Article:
The Internal Politics of an Urban Chinese Work Community: A Case Study of Employee Influence on Decision-Making at a State-Owned Factory*

By Unger, Jonathan; Chan, Anita | The China Journal, July 2004 | Go to article overview

The Internal Politics of an Urban Chinese Work Community: A Case Study of Employee Influence on Decision-Making at a State-Owned Factory*


Unger, Jonathan, Chan, Anita, The China Journal


As the economic reforms have unfolded, China's economy has become a patchwork of very different patterns. In industry, for example, some state-owned enterprises have fired large numbers of employees as a coiporate strategy, either because the firm is going broke or because it wants to replace them with cheaper short-contract workers.1 Some other state enterprises, such as in the textile and footwear industries,2 have driven their long-term workforce to labor under worse conditions for depressed wages. Yet there are also profit-making state enterprises that have acted in a paternalistic fashion, that have been solicitous of the concerns of employees, and that have sought to improve their livelihoods. The managements of such firms, as will be seen, have been responding to workcommunity norms and expectations that effectively pressure them to act in such a fashion.

We are currently engaged in conducting research for a book-length social history of a state enterprise of this latter type.3 It is a large liquor distillery located in one of China's largest inland cities. It is not a local "model" factory, and there was no effort by Chinese authorities to steer us to it.4 During 2002-2004 we undertook full-time research there for a number of months and were able to conduct unsupervised in-depth interviews with dozens of its employees and retirees.

It is not known exactly what percentage of state-sector firms are similar to this distillery in their relations with employees, as there are no known relevant surveys and very few studies of individual state-owned factories.5 But our interviewees insist that many of the state-owned enterprises in their city's food-processing sector have workplace environments similar to the distillery's. It is quite possible that such enterprises represent a significant part of Chinese industrial society-a type of firm that has not previously been examined by foreign observers.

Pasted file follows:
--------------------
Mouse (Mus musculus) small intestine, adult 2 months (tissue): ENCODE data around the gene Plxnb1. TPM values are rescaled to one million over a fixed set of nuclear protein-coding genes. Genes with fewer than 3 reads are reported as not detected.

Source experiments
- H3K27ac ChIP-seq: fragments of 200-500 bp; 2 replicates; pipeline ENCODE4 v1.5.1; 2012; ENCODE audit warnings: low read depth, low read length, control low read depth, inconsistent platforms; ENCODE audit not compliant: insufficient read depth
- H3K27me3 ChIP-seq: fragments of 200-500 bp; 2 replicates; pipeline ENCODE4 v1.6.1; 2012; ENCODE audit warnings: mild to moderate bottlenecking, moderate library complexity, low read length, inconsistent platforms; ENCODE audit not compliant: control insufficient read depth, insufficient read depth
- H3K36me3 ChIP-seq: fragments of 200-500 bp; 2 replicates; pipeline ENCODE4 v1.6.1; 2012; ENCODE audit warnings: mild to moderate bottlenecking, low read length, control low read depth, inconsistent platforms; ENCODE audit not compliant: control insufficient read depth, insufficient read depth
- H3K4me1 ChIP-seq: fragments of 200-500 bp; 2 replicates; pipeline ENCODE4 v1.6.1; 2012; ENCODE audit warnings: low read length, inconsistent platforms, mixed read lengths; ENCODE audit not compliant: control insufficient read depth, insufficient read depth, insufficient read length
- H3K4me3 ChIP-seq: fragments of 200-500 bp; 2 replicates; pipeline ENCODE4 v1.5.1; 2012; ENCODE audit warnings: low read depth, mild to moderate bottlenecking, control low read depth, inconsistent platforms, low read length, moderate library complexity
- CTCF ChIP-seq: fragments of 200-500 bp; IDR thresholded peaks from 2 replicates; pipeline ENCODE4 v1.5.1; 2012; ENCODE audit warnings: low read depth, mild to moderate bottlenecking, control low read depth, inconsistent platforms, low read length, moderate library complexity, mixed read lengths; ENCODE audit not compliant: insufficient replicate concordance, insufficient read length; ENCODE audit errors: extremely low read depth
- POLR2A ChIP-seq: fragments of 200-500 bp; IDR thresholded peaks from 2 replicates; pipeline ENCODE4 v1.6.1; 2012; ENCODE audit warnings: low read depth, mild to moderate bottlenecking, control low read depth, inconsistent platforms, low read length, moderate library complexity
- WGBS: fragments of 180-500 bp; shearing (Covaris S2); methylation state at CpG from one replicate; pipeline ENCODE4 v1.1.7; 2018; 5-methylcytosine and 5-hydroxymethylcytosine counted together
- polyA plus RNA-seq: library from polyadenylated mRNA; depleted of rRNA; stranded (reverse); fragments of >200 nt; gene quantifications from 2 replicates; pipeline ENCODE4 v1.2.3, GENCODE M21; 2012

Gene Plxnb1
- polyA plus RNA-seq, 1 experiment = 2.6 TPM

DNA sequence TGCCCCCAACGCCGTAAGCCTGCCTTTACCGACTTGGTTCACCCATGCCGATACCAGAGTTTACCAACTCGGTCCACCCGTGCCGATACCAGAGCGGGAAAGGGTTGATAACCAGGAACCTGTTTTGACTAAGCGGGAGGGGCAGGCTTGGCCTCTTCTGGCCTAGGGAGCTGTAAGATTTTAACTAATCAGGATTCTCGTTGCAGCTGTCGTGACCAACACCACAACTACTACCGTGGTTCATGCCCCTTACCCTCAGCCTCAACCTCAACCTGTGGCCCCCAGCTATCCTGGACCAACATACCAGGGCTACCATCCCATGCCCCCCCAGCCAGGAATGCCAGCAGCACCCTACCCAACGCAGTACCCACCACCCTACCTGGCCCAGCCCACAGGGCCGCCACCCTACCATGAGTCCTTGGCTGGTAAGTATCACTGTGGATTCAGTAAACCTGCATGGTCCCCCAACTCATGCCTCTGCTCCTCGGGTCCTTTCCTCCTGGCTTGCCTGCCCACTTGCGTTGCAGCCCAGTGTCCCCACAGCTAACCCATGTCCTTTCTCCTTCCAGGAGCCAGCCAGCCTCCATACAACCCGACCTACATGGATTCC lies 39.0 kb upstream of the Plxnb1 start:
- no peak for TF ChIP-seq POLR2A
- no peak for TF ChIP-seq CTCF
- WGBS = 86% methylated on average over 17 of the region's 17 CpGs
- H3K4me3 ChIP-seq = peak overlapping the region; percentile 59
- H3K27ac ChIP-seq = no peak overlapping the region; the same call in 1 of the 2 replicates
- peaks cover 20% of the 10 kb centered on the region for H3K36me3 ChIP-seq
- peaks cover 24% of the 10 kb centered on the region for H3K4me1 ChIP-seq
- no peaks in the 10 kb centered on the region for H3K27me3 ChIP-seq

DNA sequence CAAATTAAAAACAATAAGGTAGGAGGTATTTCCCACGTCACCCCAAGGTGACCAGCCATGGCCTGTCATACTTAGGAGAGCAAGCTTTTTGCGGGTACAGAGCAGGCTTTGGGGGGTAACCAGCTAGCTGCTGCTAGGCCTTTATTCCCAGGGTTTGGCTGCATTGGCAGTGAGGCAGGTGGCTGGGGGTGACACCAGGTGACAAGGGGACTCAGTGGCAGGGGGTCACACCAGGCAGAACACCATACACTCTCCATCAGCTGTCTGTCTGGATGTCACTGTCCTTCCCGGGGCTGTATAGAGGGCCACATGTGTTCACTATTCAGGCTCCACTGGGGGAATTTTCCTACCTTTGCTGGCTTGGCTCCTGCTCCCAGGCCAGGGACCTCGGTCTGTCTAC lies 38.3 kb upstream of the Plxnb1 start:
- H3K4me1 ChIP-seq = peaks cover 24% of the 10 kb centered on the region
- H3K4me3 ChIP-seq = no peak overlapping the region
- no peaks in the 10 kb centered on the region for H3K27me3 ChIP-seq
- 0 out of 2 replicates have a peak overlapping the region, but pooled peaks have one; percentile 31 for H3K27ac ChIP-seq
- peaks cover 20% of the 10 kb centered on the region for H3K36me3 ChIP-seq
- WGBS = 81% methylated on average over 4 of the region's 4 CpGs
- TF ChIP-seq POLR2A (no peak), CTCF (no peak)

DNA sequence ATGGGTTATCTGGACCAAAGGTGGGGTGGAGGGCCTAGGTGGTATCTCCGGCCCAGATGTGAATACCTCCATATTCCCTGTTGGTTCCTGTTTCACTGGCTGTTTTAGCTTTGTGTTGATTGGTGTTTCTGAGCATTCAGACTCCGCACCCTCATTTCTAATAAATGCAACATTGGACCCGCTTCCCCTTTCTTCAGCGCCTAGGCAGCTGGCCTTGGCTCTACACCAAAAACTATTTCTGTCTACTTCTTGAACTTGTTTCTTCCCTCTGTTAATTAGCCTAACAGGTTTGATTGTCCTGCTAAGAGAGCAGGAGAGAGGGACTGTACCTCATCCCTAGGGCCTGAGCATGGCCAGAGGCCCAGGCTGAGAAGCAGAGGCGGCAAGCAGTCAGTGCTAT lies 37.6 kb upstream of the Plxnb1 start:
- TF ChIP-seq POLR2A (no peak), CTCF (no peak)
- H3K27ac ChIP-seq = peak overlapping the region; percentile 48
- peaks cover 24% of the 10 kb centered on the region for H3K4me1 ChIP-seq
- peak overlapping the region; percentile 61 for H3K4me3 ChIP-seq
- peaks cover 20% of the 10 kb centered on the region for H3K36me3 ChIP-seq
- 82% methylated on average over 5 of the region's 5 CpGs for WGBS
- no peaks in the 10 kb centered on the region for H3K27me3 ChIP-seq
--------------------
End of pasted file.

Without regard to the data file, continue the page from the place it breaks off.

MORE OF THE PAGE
In this paper we will focus on a scenario that got played out at the distillery when it was announced in the mid-1990s that a substantial number of new apartments were to be built for subsidized sale to selected employees. It will be seen how the pressures emanating from the workforce obliged management to put into play a form of grass-roots democracy to resolve this issue of paramount importance to the work community, and how, in this setting, "moral economy" arguments earned the day. We will also examine two further episodes at the distillery involving housing-in 1999 and in 2003-04-and we will witness how the rapidly changing political and economic landscape in China has influenced employee and management behavior.

The Moral Economy

The term "moral economy", as employed in the writings of E. P. Thompson, James C. Scott and others, encapsulates several important features of the work-community ethos that prevails in such a Chinese enterprise. Thompson used the term in a famous paper analyzing food riots in 18th century urban England, in which he noted that the riots cannot be explained simply as an effort by hungry people to grab food; rather, their actions were in protest against the violation of a 'moral economy' in which they held a right to subsistence:

... the men and women in the crowd were informed by the belief that they were defending traditional rights or customs; and in general, that they were supported by the consensus of the community ... as to what were legitimate and what were illegitimate practices. ... An outrage to these moral assumptions, quite as much as actual deprivation, was the usual occasion for direct action. ... [These 'moral-economy' notions] found some support in the paternalist tradition of the authorities; notions which the people re-echoed so loudly in their turn that the authorities were, in some measure, the prisoners of the people.6

Although Thompson was focusing on riots as a means to make these people's voices heard about violations to a moral economy, he also noted that such rioting is not "the only or the most obvious form of collective action-there may be alternatives such as mass petitioning of the authorities". …

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